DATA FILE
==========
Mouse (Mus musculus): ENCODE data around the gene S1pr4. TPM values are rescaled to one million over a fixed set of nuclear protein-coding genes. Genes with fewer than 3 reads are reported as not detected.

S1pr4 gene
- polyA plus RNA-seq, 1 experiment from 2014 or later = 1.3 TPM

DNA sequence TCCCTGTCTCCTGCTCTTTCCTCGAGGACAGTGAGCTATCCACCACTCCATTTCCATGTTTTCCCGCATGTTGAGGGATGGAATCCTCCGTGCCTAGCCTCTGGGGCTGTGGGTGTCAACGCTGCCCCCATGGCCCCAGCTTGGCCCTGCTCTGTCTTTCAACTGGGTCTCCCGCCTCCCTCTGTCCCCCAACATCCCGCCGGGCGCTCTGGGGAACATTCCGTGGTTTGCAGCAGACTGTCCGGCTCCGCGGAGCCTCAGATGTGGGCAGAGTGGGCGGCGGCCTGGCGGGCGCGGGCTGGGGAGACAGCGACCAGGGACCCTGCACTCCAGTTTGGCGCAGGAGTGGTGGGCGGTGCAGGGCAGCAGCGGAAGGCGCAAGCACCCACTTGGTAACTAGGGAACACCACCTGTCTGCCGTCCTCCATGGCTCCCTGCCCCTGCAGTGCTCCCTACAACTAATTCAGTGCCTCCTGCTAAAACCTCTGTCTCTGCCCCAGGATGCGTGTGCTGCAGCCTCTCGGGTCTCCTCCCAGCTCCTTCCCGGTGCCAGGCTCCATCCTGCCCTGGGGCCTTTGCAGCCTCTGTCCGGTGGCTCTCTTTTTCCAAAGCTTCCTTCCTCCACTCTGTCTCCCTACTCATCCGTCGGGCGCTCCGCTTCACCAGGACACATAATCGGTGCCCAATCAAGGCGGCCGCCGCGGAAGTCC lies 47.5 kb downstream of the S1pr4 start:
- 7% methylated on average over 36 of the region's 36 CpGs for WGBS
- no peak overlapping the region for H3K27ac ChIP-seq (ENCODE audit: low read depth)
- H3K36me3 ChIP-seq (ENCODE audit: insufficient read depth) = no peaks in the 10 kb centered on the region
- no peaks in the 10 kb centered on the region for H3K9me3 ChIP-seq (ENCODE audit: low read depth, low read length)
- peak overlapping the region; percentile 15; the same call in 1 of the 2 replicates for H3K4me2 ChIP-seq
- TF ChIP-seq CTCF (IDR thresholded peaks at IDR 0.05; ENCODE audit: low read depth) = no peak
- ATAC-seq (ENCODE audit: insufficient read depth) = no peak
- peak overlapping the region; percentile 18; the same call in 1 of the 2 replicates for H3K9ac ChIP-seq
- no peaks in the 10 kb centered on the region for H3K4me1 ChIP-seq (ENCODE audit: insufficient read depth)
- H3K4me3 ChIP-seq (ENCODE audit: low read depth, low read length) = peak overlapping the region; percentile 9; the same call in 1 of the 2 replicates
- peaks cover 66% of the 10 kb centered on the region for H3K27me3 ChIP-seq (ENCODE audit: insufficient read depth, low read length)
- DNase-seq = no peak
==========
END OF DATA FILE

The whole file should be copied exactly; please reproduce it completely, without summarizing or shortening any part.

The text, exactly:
Mouse (Mus musculus): ENCODE data around the gene S1pr4. TPM values are rescaled to one million over a fixed set of nuclear protein-coding genes. Genes with fewer than 3 reads are reported as not detected.

S1pr4 gene
- polyA plus RNA-seq, 1 experiment from 2014 or later = 1.3 TPM

DNA sequence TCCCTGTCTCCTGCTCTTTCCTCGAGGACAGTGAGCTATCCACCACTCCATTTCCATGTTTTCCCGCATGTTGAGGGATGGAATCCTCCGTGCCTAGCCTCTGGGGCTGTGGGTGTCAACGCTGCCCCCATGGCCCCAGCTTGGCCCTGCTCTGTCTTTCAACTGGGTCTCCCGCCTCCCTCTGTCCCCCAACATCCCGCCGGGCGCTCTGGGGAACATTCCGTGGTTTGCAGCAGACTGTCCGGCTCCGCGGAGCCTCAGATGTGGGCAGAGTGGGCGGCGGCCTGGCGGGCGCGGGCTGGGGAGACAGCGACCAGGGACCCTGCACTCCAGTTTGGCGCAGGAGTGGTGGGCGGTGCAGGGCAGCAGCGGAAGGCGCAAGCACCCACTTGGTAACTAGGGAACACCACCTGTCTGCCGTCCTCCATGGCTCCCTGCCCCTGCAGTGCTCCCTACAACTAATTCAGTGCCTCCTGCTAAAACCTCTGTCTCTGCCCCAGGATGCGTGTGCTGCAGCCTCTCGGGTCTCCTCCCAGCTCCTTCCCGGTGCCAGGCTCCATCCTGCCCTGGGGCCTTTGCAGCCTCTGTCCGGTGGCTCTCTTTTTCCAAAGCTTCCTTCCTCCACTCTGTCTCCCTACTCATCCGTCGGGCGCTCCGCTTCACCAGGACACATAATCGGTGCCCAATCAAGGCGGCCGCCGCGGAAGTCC lies 47.5 kb downstream of the S1pr4 start:
- 7% methylated on average over 36 of the region's 36 CpGs for WGBS
- no peak overlapping the region for H3K27ac ChIP-seq (ENCODE audit: low read depth)
- H3K36me3 ChIP-seq (ENCODE audit: insufficient read depth) = no peaks in the 10 kb centered on the region
- no peaks in the 10 kb centered on the region for H3K9me3 ChIP-seq (ENCODE audit: low read depth, low read length)
- peak overlapping the region; percentile 15; the same call in 1 of the 2 replicates for H3K4me2 ChIP-seq
- TF ChIP-seq CTCF (IDR thresholded peaks at IDR 0.05; ENCODE audit: low read depth) = no peak
- ATAC-seq (ENCODE audit: insufficient read depth) = no peak
- peak overlapping the region; percentile 18; the same call in 1 of the 2 replicates for H3K9ac ChIP-seq
- no peaks in the 10 kb centered on the region for H3K4me1 ChIP-seq (ENCODE audit: insufficient read depth)
- H3K4me3 ChIP-seq (ENCODE audit: low read depth, low read length) = peak overlapping the region; percentile 9; the same call in 1 of the 2 replicates
- peaks cover 66% of the 10 kb centered on the region for H3K27me3 ChIP-seq (ENCODE audit: insufficient read depth, low read length)
- DNase-seq = no peak